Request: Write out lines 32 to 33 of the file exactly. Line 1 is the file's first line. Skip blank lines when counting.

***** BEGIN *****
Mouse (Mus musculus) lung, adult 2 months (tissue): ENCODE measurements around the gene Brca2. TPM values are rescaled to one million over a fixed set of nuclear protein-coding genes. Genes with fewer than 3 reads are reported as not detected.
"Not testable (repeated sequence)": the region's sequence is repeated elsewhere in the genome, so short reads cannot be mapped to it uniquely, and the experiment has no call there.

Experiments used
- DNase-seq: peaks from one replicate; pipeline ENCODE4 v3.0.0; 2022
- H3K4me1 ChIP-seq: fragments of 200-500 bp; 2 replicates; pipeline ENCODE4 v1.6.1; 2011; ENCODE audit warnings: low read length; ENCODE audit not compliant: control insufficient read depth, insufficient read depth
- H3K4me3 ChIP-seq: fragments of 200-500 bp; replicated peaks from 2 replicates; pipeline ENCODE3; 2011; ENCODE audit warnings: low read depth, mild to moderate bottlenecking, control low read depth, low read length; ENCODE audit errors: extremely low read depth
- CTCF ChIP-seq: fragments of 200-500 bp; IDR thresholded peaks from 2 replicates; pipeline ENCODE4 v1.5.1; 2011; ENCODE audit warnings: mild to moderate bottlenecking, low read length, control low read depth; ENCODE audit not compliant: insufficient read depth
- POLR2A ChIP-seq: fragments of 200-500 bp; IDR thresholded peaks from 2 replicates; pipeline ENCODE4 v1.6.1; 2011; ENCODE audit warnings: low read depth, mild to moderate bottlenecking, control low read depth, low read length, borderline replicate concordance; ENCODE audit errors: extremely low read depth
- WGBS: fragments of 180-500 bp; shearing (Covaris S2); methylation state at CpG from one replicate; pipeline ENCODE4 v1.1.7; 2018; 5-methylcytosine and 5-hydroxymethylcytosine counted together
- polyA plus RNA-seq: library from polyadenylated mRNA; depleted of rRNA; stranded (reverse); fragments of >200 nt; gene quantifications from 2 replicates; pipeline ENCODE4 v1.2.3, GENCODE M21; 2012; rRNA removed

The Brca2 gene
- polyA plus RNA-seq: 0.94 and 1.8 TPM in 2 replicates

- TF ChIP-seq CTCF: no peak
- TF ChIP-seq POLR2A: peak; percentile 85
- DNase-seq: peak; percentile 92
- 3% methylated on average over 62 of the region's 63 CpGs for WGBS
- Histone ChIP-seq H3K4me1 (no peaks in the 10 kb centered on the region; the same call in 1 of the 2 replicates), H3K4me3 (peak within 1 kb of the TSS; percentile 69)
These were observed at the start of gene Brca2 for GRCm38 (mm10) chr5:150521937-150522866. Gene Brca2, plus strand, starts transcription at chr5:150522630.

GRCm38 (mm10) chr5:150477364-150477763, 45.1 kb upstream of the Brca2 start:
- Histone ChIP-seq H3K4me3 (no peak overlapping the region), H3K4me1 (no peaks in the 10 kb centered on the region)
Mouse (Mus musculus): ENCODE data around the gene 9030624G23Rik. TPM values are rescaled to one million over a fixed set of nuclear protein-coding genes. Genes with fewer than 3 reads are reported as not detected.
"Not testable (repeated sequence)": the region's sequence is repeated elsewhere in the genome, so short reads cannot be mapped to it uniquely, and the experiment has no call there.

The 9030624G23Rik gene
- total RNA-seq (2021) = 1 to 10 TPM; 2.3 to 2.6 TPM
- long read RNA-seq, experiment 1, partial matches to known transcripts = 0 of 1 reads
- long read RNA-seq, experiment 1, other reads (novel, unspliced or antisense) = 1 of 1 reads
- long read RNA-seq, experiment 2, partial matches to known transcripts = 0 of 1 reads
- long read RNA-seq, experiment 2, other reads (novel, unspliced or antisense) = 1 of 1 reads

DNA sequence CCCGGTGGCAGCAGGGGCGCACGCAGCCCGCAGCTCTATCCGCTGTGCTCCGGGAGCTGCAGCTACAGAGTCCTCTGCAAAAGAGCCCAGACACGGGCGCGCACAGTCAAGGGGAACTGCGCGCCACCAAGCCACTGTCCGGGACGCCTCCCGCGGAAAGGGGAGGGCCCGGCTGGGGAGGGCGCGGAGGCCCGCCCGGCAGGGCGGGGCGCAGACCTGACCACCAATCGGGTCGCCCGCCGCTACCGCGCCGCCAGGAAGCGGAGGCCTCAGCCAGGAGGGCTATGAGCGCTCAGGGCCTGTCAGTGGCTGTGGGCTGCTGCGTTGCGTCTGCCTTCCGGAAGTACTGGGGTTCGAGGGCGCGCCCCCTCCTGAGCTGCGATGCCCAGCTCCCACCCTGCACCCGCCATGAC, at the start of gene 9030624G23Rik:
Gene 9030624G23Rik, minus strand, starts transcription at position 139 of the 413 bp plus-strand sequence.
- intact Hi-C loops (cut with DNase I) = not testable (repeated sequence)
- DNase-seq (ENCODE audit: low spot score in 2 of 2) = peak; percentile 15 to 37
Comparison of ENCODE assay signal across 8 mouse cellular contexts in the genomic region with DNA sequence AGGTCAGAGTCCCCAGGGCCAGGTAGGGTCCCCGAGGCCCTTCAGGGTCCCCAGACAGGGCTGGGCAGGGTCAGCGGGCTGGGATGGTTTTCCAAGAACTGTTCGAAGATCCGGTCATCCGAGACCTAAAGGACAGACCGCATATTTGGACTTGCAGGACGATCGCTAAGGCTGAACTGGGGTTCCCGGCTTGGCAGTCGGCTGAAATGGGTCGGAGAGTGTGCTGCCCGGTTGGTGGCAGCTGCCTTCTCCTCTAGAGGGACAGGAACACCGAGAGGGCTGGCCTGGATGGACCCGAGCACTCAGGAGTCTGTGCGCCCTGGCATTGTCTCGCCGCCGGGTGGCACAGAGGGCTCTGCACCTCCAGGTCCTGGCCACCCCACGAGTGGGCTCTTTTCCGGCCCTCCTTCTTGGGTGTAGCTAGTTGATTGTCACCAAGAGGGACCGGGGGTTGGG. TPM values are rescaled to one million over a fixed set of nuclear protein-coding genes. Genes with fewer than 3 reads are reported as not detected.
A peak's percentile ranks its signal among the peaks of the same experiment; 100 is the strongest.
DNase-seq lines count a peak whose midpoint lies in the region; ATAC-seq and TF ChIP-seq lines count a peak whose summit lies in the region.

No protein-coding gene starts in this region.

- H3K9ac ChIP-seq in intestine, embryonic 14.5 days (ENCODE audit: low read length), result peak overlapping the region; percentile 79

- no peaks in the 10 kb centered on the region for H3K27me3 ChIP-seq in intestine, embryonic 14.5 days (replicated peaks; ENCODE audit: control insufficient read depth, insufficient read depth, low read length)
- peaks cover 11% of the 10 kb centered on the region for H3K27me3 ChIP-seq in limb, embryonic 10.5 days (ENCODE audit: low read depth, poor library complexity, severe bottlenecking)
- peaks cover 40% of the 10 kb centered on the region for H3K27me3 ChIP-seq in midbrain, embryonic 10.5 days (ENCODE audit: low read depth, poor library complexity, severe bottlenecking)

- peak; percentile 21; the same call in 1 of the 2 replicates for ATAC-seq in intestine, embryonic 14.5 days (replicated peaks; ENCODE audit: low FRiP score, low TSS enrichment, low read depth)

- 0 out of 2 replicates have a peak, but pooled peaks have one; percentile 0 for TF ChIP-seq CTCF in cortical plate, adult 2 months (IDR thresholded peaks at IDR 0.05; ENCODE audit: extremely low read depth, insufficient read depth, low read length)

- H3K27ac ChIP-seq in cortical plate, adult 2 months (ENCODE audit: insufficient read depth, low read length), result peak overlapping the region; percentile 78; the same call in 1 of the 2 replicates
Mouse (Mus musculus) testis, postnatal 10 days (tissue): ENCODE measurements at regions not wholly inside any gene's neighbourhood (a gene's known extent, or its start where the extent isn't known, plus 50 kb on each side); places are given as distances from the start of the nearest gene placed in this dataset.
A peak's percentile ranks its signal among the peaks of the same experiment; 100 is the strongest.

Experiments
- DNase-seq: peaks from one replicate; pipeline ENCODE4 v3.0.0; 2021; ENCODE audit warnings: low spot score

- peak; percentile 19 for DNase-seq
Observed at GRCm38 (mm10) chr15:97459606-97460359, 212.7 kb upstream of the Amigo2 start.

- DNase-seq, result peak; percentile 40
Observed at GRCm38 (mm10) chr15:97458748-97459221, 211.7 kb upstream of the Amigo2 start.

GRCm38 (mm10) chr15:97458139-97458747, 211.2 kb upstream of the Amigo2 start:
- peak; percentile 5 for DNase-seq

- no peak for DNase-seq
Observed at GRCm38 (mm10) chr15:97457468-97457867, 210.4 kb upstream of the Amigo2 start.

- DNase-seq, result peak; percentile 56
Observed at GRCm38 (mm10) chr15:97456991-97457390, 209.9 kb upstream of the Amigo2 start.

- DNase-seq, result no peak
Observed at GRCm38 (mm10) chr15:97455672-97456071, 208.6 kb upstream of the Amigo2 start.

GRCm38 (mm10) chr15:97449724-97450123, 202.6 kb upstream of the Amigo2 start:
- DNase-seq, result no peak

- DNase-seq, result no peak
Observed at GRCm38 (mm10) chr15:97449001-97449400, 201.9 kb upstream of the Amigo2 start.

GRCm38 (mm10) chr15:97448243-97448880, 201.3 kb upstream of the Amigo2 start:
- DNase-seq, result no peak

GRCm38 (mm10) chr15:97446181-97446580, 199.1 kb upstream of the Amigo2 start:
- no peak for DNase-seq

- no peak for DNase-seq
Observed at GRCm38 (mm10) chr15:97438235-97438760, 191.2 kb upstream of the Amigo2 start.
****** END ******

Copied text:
- DNase-seq (ENCODE audit: low spot score in 2 of 2) = peak; percentile 15 to 37
Comparison of ENCODE assay signal across 8 mouse cellular contexts in the genomic region with DNA sequence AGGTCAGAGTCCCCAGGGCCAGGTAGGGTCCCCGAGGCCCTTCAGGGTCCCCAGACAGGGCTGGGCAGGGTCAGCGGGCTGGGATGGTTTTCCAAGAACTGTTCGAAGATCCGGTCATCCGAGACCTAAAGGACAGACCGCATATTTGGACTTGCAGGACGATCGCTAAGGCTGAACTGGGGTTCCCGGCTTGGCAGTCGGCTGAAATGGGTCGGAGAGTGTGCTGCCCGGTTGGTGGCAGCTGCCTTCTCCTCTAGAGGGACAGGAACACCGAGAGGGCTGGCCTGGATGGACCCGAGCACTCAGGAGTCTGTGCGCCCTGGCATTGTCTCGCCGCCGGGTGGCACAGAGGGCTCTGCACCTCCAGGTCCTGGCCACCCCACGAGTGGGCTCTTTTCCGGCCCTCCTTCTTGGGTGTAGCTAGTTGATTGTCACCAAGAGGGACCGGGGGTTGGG. TPM values are rescaled to one million over a fixed set of nuclear protein-coding genes. Genes with fewer than 3 reads are reported as not detected.